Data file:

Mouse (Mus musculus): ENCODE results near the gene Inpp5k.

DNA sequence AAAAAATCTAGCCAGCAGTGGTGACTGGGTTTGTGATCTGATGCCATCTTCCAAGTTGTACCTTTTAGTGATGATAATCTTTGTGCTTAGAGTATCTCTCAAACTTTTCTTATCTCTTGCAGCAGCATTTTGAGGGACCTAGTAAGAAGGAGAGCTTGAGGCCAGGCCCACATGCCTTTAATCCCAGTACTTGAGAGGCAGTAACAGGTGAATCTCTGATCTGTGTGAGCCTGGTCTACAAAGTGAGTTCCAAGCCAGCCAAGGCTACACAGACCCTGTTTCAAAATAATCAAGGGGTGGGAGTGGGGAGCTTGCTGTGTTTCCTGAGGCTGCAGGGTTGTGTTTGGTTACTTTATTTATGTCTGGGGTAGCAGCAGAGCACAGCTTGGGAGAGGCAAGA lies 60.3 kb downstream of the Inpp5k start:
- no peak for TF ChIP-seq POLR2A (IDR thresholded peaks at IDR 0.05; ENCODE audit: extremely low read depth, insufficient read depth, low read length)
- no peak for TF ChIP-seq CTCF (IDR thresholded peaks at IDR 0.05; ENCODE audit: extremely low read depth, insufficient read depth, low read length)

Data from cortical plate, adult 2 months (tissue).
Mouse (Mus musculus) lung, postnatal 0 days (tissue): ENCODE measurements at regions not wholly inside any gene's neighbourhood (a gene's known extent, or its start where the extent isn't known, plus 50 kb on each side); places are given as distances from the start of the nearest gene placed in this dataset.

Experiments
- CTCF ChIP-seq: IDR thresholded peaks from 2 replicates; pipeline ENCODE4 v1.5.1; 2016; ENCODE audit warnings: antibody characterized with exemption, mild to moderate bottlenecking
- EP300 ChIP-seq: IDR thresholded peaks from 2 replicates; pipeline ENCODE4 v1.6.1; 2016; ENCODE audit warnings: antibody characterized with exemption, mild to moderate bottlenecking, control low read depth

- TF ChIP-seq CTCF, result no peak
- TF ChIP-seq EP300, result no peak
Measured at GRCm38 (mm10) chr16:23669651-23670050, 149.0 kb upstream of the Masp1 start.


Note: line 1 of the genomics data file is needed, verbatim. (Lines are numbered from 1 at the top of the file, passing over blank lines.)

Mouse (Mus musculus): ENCODE results near the gene Inpp5k.